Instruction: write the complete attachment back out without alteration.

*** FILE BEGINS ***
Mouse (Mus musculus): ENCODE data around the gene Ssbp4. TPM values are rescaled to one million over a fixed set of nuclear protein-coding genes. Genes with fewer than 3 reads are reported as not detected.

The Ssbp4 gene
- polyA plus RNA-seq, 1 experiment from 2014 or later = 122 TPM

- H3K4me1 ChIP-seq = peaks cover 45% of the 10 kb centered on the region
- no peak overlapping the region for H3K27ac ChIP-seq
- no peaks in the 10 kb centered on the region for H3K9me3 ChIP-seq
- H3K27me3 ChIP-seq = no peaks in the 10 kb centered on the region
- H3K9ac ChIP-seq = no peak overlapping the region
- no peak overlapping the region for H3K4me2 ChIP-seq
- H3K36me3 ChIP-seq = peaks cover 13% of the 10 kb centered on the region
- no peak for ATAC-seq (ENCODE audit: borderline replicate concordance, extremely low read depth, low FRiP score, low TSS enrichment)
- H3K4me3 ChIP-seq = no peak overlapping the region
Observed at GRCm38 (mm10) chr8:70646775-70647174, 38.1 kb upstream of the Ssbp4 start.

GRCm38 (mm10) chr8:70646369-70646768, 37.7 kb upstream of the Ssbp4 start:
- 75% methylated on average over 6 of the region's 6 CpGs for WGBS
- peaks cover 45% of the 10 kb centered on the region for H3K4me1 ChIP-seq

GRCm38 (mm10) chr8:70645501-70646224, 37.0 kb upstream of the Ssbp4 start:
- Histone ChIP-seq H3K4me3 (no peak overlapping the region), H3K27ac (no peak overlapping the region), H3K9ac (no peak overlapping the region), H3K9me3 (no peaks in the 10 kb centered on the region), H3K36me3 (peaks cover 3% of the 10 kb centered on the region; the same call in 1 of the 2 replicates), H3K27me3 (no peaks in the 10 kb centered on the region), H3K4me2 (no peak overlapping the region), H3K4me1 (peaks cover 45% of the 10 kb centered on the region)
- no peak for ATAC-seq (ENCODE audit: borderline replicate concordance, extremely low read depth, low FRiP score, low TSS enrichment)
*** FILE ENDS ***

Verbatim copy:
Mouse (Mus musculus): ENCODE data around the gene Ssbp4. TPM values are rescaled to one million over a fixed set of nuclear protein-coding genes. Genes with fewer than 3 reads are reported as not detected.

The Ssbp4 gene
- polyA plus RNA-seq, 1 experiment from 2014 or later = 122 TPM

- H3K4me1 ChIP-seq = peaks cover 45% of the 10 kb centered on the region
- no peak overlapping the region for H3K27ac ChIP-seq
- no peaks in the 10 kb centered on the region for H3K9me3 ChIP-seq
- H3K27me3 ChIP-seq = no peaks in the 10 kb centered on the region
- H3K9ac ChIP-seq = no peak overlapping the region
- no peak overlapping the region for H3K4me2 ChIP-seq
- H3K36me3 ChIP-seq = peaks cover 13% of the 10 kb centered on the region
- no peak for ATAC-seq (ENCODE audit: borderline replicate concordance, extremely low read depth, low FRiP score, low TSS enrichment)
- H3K4me3 ChIP-seq = no peak overlapping the region
Observed at GRCm38 (mm10) chr8:70646775-70647174, 38.1 kb upstream of the Ssbp4 start.

GRCm38 (mm10) chr8:70646369-70646768, 37.7 kb upstream of the Ssbp4 start:
- 75% methylated on average over 6 of the region's 6 CpGs for WGBS
- peaks cover 45% of the 10 kb centered on the region for H3K4me1 ChIP-seq

GRCm38 (mm10) chr8:70645501-70646224, 37.0 kb upstream of the Ssbp4 start:
- Histone ChIP-seq H3K4me3 (no peak overlapping the region), H3K27ac (no peak overlapping the region), H3K9ac (no peak overlapping the region), H3K9me3 (no peaks in the 10 kb centered on the region), H3K36me3 (peaks cover 3% of the 10 kb centered on the region; the same call in 1 of the 2 replicates), H3K27me3 (no peaks in the 10 kb centered on the region), H3K4me2 (no peak overlapping the region), H3K4me1 (peaks cover 45% of the 10 kb centered on the region)
- no peak for ATAC-seq (ENCODE audit: borderline replicate concordance, extremely low read depth, low FRiP score, low TSS enrichment)